The router and web server were located in a home office in the attic of the home. One powerline adapter was also plugged into a nearby outlet, with its Ethernet cable connected to a port on the router. Powerline adapters are paired automatically when you plug them in, but to ensure we had a secure connection, we tapped the pairing/encryption button on both units after they were plugged in. Note: Tor the MoCA testing during early , the adapters were placed in similar test locations as the powerline adapters, connected to a working coaxial cable outlet.

Adapter placement

We picked two spots that would show each adapter’s capabilities: The downstairs bedroom has four interior walls and two ceilings between it and the router, which challenge Wi-Fi reception more than the 60 feet or so of straight-line distance. The second test spot in the attic is “easier” at about 25 feet distance, but it still has a pane of window glass in between it and the router. These are exactly the sort of places wired adapters are best-suited to reach.

Test device placement

All of our powerline and MoCA adapters offered wired Ethernet ports, and we tested those wired connections with an Intel gigabit network adapter on a Dell laptop. Placement of the actual laptop doesn’t really matter when you’re wired; we tested with a 3-foot Ethernet cable, which is just as challenging as a foot Ethernet cable.

For the kit that offered Wi-Fi connections on the remote adapter; we tested it using the same Dell laptop with a TP-Link T4U USB WI-Fi adapter, also about 3 feet from where the powerline adapter was plugged in.

Test protocol

We tested our powerline adapters using Netburn, an open-source tool that tests networks with the same HTTP protocol your browser uses to read web pages. This allows us to test the network the same way we actually use it and minimize the likelihood that we’ll pick a device that’s better in testing than it is in the home.

We used an Intel NUC mini PC running Linux and Apache as the back-end server for our tests. The NUC was plugged directly into a spare port on the Archer A7 in the home office, and the test laptops had to connect to it by way of the powerline adapters.

Each laptop was tested for download performance and for web browsing performance. The download test simply downloads a 1 MB file repeatedly as fast as possible. We also ran a version of the download test with a 16 MB file to stress the network further.

The web browsing test is considerably trickier; each web page consists of 16 side-by-side KB downloads, and the next web page can’t be downloaded until the last one finishes. Problems with the reliability of the connection—or the speed of the adapters’ CPU—get uncovered more quickly on the browsing test than they do with a simple full-speed download. We ran the tests on all the adapters with an Ethernet cable connected. In addition, for the Wi-Fi–capable TP-Link kit, we ran the same suite of tests again while connected to Wi-Fi. We also ran the test at each location with the laptop connected via Wi-Fi to a TP-Link T4U USB adapter.

Our pick: TP-Link TL-PAP V3

Our pick, the TP-Link TL-PAP V3.

If your Wi-Fi can’t reach one or two devices like game consoles or streaming boxes, and you can’t run Ethernet wiring through your home (or just don’t want to), the TP-Link TL-PAP Kit is one of the best ways to extend your network where the Wi-Fi is spotty. It was among the top three fastest competitors in our download throughput and browsing tests, so you’re assured speedy wired connections in the room where you place the receiving adapter regardless of your router’s or your home’s construction.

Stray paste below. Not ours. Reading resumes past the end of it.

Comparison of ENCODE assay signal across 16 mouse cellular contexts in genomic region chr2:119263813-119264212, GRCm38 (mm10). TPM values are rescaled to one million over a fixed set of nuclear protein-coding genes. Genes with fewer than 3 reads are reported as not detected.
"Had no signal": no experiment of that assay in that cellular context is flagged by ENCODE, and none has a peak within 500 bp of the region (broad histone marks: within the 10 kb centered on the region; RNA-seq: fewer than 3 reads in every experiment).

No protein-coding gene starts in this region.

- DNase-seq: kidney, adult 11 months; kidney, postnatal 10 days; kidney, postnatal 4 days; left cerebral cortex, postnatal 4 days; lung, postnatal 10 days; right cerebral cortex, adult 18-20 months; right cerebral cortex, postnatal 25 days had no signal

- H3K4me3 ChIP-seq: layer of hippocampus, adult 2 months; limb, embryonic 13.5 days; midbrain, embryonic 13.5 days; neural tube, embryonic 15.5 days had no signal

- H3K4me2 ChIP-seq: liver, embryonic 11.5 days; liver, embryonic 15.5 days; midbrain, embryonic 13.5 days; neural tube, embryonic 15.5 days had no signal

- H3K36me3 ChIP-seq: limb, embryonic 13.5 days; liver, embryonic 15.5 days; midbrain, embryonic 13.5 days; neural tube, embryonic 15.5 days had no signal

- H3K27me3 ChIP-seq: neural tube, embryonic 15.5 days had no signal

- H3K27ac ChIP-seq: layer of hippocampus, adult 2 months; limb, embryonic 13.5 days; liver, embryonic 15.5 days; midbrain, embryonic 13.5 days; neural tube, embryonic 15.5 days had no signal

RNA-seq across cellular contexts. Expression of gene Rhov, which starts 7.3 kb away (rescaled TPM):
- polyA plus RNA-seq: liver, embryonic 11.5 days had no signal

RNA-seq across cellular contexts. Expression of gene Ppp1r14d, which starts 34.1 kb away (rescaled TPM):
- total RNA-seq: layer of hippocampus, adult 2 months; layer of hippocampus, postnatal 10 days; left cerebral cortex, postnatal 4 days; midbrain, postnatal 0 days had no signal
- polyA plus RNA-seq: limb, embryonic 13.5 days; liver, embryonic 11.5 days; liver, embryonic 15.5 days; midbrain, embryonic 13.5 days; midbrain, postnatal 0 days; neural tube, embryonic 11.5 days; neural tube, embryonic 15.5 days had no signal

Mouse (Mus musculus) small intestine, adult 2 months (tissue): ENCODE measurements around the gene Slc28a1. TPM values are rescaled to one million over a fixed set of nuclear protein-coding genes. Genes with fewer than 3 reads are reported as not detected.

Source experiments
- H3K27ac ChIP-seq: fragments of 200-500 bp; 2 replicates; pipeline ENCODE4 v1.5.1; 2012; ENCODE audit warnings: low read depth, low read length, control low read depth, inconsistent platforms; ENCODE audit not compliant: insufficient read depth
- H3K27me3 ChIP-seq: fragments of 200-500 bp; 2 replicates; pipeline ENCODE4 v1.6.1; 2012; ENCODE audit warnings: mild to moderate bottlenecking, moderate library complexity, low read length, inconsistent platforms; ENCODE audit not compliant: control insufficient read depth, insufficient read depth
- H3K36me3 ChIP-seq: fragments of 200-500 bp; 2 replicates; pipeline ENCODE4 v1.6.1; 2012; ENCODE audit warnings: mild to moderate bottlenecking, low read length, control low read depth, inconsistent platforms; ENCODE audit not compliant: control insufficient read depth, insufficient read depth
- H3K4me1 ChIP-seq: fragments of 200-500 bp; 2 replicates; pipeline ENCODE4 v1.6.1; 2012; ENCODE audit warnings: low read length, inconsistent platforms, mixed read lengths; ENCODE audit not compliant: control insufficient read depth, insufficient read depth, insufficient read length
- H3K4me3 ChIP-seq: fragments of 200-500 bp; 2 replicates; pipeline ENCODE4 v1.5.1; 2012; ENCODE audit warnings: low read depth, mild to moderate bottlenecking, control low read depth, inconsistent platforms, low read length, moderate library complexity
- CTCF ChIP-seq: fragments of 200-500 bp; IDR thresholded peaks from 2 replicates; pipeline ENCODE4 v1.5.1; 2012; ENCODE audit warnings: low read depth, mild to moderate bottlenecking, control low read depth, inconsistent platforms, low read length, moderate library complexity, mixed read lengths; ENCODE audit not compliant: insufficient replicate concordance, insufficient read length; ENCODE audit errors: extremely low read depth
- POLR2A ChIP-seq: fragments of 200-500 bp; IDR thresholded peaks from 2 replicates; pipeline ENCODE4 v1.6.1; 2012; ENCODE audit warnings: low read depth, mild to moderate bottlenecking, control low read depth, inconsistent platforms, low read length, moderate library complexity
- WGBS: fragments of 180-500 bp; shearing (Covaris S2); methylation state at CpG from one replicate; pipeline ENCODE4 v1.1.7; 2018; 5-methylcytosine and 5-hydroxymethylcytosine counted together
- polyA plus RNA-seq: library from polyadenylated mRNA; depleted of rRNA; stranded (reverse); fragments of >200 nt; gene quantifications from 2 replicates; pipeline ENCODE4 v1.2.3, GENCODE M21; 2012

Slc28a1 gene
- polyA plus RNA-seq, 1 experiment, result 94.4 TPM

A top powerline adapter like the TL-PAP improves speed (throughput) and responsiveness (latency) compared with Wi-Fi. For example, the adapter was faster than all the others in one of our six tests. At a closer distance of about 25 feet, throughput jumped from 78 Mbps on Wi-Fi to Mbps, an improvement of %. When we increased the distance, the gap narrowed and the TL-PAP placed third behind the Zyxel PLA and Netgear PLP, but the TP-Link adapter was still 76% faster than Wi-Fi at the same location.

Pair of units for the TP-Link TL-PAP v3, our pick for best powerline networking adapter, both laying face down showing the ethernet ports and plug tines.

In addition to performing well, the TL-PAP is a good value, generally about $10 to $20 less expensive than the Netgear PLP Both have dual Ethernet ports on each adapter, similar performance, passthrough power ports (you can still use the power outlet for other things), and both are easy to set up. Just plug the TL-PAP’s adapters in, and they will work right out of the box. If you live in a multiple-unit dwelling like an apartment building, you’ll want to activate the onboard bit-AES security by pressing the sync button on each adapter, but that’s a one-time process that takes seconds to implement.

The PAP comes with a two-year warranty, like the other TP-Link and Zyxel adapters, and double the single year of the D-Link and Netgear adapters. Only the TrendNet comes with a three-year warranty, but the TrendNet TPLE2K has other issues.

The TP-Link TL-PAP v3, our pick for best powerline networking adapter, plugged into a horizontal wall outlet set in a white baseboard. The unit has a white ethernet cord attached to the bottom port.